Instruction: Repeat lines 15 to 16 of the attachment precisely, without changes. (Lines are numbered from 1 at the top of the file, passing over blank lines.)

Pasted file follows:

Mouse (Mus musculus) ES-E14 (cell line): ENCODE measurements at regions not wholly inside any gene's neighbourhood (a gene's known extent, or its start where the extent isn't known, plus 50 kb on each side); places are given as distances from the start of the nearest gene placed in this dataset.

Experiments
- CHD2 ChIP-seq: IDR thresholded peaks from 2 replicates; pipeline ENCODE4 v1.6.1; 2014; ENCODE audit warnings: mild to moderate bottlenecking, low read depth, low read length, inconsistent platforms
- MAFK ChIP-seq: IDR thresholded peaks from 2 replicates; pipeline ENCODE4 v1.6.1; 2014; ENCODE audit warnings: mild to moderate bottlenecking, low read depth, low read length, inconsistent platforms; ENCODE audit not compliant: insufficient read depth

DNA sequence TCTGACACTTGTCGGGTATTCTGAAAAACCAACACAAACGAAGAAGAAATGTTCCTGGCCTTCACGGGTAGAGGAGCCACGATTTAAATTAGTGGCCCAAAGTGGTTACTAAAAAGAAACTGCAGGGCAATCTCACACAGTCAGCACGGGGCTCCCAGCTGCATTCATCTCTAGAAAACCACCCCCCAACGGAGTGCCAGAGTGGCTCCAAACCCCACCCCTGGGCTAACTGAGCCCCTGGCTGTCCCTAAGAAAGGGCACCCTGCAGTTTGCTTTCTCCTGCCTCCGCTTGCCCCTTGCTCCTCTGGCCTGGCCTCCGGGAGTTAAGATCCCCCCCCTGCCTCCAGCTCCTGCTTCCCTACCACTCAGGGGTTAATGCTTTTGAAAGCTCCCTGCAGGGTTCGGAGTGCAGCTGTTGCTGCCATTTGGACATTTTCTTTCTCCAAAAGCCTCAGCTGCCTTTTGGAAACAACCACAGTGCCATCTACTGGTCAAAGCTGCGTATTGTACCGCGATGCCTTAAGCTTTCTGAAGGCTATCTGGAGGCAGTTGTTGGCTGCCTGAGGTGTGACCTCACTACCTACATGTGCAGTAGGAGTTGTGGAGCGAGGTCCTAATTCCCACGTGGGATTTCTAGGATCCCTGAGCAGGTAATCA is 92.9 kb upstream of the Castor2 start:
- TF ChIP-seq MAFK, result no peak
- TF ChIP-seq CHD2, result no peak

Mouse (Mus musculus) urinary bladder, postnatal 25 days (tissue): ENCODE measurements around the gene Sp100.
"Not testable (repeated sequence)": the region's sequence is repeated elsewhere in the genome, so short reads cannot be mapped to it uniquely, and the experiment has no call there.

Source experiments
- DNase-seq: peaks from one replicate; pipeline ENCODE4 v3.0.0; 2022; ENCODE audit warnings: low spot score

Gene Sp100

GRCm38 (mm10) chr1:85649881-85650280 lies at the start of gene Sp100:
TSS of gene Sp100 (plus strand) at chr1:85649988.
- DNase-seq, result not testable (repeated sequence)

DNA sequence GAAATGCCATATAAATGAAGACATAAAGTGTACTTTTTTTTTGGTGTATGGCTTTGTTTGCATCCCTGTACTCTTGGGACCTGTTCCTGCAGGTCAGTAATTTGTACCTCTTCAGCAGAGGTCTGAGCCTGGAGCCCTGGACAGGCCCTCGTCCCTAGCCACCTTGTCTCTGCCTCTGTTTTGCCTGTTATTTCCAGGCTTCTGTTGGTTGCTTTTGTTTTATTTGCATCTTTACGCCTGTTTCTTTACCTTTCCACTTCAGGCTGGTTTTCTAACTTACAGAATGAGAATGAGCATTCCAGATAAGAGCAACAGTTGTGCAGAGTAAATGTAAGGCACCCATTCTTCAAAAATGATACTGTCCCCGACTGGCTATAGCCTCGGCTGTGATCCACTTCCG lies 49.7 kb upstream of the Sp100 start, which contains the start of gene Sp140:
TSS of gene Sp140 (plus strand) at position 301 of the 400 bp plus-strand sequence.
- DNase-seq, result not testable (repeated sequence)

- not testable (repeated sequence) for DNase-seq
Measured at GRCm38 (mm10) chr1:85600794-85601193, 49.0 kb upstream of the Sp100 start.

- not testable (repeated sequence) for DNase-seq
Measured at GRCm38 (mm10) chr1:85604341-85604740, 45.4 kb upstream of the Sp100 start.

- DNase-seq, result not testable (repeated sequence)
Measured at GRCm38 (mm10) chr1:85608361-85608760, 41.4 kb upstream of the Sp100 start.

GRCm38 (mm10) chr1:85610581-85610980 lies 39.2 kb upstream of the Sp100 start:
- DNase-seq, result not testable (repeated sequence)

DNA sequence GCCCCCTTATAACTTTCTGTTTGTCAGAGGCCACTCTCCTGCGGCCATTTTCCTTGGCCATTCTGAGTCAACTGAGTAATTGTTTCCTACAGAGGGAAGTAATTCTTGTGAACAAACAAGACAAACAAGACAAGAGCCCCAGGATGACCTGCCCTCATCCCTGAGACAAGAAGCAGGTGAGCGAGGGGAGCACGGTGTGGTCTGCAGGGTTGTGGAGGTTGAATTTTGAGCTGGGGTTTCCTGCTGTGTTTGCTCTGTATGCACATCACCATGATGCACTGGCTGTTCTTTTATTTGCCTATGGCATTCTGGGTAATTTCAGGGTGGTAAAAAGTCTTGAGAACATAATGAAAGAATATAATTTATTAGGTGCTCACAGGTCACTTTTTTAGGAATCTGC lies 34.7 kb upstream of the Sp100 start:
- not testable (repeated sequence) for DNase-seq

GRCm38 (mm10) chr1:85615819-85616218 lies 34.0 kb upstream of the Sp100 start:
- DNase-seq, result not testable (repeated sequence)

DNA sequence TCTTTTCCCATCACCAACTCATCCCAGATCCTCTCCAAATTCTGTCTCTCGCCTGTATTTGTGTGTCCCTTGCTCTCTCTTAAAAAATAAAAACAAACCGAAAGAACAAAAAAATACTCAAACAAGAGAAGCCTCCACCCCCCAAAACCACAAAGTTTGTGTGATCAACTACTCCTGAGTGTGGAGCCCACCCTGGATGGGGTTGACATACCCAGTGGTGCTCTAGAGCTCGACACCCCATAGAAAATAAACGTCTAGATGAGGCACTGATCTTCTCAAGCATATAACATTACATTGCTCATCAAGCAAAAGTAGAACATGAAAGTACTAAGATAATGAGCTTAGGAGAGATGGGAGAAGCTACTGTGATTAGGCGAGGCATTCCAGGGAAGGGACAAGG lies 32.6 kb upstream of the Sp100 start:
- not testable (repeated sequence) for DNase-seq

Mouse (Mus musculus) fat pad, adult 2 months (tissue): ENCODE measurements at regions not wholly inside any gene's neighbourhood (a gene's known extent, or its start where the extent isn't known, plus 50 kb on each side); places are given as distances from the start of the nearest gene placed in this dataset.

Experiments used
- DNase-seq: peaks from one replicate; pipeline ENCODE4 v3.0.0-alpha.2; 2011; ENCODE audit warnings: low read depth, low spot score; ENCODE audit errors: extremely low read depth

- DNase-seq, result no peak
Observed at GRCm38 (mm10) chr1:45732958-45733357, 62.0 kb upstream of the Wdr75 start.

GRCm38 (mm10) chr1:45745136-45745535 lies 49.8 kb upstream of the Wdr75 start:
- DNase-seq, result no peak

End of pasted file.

- DNase-seq, result not testable (repeated sequence)

DNA sequence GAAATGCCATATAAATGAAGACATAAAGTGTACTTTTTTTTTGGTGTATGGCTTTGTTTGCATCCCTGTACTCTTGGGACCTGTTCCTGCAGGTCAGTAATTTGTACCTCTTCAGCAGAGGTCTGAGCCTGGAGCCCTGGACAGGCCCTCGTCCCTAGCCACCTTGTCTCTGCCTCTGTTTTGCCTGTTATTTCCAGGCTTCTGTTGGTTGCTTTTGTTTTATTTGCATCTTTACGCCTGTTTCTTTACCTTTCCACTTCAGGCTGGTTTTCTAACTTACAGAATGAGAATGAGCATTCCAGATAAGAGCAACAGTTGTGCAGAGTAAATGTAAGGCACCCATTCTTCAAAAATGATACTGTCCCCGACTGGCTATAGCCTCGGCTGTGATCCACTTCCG lies 49.7 kb upstream of the Sp100 start, which contains the start of gene Sp140: